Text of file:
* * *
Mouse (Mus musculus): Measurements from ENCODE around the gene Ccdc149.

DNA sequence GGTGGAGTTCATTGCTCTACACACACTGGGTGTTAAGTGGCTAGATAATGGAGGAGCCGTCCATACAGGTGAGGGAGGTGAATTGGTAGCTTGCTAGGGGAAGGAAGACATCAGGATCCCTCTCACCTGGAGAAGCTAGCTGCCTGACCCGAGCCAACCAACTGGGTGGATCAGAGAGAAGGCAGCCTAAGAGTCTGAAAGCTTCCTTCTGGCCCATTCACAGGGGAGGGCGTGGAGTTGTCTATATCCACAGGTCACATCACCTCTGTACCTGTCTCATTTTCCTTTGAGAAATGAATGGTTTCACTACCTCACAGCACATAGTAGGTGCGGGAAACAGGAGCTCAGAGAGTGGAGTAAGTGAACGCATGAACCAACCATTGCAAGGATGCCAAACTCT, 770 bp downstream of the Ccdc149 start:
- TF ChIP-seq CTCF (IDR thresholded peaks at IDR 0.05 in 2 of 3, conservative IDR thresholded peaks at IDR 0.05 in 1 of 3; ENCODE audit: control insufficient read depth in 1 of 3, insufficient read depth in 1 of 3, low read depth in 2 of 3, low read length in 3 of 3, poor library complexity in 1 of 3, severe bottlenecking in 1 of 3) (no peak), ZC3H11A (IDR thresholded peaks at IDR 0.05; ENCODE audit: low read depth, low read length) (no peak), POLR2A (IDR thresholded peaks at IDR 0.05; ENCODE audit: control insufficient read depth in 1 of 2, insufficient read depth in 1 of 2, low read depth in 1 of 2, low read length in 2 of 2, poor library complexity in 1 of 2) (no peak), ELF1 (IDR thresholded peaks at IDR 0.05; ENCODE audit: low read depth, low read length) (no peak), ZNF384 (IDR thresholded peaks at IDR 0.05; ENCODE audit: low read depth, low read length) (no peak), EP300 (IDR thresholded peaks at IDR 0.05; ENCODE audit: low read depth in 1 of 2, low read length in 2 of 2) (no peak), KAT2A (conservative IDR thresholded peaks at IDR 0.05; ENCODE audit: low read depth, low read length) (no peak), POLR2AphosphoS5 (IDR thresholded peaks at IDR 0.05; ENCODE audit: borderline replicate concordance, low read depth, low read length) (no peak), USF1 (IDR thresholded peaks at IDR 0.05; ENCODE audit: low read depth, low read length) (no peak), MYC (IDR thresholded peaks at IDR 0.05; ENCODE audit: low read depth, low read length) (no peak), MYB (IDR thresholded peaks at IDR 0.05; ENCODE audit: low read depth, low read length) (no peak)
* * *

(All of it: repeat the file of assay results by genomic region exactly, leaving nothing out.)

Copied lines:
Mouse (Mus musculus): Measurements from ENCODE around the gene Ccdc149.

DNA sequence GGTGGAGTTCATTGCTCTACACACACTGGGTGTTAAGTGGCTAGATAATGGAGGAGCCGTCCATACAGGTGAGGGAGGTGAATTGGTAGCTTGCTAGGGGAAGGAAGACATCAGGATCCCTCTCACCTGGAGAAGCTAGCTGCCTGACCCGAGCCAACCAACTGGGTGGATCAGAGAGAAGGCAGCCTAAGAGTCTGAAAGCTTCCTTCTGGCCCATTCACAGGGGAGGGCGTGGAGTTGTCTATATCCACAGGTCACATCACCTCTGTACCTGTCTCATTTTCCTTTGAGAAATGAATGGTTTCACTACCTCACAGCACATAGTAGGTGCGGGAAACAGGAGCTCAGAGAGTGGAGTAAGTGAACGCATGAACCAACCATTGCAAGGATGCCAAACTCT, 770 bp downstream of the Ccdc149 start:
- TF ChIP-seq CTCF (IDR thresholded peaks at IDR 0.05 in 2 of 3, conservative IDR thresholded peaks at IDR 0.05 in 1 of 3; ENCODE audit: control insufficient read depth in 1 of 3, insufficient read depth in 1 of 3, low read depth in 2 of 3, low read length in 3 of 3, poor library complexity in 1 of 3, severe bottlenecking in 1 of 3) (no peak), ZC3H11A (IDR thresholded peaks at IDR 0.05; ENCODE audit: low read depth, low read length) (no peak), POLR2A (IDR thresholded peaks at IDR 0.05; ENCODE audit: control insufficient read depth in 1 of 2, insufficient read depth in 1 of 2, low read depth in 1 of 2, low read length in 2 of 2, poor library complexity in 1 of 2) (no peak), ELF1 (IDR thresholded peaks at IDR 0.05; ENCODE audit: low read depth, low read length) (no peak), ZNF384 (IDR thresholded peaks at IDR 0.05; ENCODE audit: low read depth, low read length) (no peak), EP300 (IDR thresholded peaks at IDR 0.05; ENCODE audit: low read depth in 1 of 2, low read length in 2 of 2) (no peak), KAT2A (conservative IDR thresholded peaks at IDR 0.05; ENCODE audit: low read depth, low read length) (no peak), POLR2AphosphoS5 (IDR thresholded peaks at IDR 0.05; ENCODE audit: borderline replicate concordance, low read depth, low read length) (no peak), USF1 (IDR thresholded peaks at IDR 0.05; ENCODE audit: low read depth, low read length) (no peak), MYC (IDR thresholded peaks at IDR 0.05; ENCODE audit: low read depth, low read length) (no peak), MYB (IDR thresholded peaks at IDR 0.05; ENCODE audit: low read depth, low read length) (no peak)